By Charles Bassett, NEWS 9

Budget constraints could affect your ability to get a driver's license. The Department of Public Safety is poised to shut down nearly half of its testing centers statewide if the problem isn't fixed.

Several testing sites are already temporarily closed, mostly in rural communities. The people who live there have to drive in some cases more than 100 miles round trip to get a license.

Kenneth Archer drove to Chickasha to get his commercial driver's license.

"I live in Marlow, I go to Duncan to get it, they've closed the station," Archer said. "I come up here to get them. I have to take off work to do it."

Thomas Clark drove from Tuttle just to get an ID.

"It would be a lot more driving, and with gas being the way it is now, it would be a lot more gas money and everything else," Clark said.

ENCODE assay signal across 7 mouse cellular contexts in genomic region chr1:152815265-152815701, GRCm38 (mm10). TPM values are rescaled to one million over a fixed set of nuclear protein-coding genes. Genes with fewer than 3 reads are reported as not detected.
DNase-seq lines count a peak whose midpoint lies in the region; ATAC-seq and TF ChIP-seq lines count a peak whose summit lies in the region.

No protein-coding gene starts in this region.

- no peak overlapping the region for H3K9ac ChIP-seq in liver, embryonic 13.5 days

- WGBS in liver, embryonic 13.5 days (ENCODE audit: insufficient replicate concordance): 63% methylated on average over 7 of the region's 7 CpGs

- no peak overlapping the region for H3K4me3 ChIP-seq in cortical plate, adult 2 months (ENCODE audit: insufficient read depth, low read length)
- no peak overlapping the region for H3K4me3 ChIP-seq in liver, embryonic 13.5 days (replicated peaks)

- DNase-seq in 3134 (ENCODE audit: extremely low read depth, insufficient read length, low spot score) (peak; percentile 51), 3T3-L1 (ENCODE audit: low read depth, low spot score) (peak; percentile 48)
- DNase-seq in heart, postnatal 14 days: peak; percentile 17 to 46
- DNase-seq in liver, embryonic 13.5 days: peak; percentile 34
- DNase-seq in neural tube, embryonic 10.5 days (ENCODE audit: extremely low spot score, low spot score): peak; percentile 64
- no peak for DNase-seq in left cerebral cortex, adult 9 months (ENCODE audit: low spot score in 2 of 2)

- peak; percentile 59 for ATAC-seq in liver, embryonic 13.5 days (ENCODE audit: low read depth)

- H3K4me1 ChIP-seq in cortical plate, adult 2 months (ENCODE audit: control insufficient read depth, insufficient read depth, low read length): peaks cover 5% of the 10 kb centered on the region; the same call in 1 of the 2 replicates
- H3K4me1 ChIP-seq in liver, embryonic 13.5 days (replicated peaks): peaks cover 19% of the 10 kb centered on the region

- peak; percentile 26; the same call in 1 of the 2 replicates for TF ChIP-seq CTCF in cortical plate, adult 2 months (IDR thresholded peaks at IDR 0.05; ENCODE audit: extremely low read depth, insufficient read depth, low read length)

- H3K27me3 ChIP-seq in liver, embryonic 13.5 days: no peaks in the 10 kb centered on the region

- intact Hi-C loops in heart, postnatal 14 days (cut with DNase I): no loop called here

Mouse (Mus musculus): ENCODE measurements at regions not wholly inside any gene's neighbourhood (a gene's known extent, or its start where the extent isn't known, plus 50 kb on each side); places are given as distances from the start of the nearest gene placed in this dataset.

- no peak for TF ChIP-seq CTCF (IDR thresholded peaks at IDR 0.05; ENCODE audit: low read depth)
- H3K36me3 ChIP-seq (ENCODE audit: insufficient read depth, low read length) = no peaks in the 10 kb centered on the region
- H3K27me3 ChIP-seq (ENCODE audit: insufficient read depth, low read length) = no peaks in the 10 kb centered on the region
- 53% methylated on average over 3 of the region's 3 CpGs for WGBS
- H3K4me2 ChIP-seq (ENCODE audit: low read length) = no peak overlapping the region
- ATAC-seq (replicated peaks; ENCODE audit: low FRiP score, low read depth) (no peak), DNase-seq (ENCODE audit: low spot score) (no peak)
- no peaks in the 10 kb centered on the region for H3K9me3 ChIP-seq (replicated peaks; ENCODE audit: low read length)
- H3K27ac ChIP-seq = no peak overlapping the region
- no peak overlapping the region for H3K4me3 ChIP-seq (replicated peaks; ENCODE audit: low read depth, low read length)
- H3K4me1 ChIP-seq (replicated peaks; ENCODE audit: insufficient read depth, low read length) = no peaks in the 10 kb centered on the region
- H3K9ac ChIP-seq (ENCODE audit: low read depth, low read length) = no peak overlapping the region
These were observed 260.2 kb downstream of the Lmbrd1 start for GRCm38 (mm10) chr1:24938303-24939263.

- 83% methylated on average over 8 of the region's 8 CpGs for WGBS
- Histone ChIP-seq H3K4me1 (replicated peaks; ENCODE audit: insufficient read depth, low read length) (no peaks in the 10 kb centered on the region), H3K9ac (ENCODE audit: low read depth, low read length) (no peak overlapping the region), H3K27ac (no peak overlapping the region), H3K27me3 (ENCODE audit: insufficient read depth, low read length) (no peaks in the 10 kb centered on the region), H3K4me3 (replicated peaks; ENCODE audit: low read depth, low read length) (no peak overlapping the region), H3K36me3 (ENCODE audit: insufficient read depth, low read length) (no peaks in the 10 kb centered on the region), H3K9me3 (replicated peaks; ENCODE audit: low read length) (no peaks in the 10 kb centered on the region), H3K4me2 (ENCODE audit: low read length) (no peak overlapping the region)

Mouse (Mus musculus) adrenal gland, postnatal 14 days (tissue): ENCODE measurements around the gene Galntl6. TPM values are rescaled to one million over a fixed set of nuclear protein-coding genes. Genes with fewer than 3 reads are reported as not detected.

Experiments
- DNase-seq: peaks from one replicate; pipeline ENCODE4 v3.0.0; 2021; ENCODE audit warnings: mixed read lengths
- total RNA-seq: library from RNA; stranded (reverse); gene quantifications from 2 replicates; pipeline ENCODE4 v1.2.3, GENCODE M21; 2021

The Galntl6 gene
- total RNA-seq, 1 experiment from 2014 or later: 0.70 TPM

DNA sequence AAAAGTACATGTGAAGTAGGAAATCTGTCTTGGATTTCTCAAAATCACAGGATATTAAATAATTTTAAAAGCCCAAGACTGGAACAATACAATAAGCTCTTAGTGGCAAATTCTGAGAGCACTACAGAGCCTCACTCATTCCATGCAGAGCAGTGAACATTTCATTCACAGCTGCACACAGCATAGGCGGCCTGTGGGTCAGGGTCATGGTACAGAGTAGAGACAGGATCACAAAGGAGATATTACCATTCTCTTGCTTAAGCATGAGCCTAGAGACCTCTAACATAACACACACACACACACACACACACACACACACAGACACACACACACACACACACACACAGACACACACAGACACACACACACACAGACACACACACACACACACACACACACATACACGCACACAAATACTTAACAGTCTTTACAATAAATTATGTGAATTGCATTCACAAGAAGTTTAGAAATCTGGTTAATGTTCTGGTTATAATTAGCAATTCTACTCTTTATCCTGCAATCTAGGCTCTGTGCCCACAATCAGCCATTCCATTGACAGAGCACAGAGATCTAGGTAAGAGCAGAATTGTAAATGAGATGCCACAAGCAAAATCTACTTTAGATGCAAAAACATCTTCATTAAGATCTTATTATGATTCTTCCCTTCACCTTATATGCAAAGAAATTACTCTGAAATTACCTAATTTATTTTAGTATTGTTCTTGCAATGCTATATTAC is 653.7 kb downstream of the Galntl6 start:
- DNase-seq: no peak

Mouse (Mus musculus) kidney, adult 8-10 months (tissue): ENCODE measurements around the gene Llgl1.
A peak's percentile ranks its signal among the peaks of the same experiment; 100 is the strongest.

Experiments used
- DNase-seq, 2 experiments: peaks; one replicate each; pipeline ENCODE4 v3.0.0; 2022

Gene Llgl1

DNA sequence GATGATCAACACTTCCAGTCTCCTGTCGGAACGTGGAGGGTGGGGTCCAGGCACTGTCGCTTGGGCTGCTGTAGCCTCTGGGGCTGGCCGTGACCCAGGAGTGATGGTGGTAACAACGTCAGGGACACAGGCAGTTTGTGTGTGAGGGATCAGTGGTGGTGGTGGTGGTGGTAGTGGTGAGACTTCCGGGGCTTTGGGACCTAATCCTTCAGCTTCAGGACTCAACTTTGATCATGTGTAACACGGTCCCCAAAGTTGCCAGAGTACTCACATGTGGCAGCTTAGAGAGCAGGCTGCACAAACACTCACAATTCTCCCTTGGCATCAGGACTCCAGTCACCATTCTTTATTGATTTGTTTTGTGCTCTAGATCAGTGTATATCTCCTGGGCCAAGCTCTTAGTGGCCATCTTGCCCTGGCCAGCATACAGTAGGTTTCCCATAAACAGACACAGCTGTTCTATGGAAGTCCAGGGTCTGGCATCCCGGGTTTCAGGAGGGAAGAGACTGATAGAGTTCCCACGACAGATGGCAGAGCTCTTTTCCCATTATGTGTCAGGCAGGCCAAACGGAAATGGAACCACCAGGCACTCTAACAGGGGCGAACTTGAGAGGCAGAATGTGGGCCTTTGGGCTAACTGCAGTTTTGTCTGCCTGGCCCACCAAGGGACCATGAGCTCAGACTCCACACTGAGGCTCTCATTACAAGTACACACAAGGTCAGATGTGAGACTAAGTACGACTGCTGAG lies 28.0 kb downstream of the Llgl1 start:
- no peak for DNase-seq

A small office in Chickasha is one of 27 slated to be shut down statewide by the Department of Public Safety because DPS does not have the funding to staff the sites.

State Senator Kenneth Corn has introduced legislation to raise the price of driver's licenses by $3.50. The raised price will generate more than $1.8 million to keep the sites open, but his legislation keeps hitting roadblocks in the House.

"I think many members of the House just simply don't think this is what's going to happen," Corn said. "But, with a standstill budget, DPS doesn't have the ability any longer to rob Peter to pay Paul."

If the sites shut down people in the metro will start seeing longer lines and wait times, because those people in Chickasha and other rural areas will have to drive here to get their licenses.

The computer network was down at Department of Motor Vehicle locations statewide Monday and there is no word yet on when the computers will be up and running.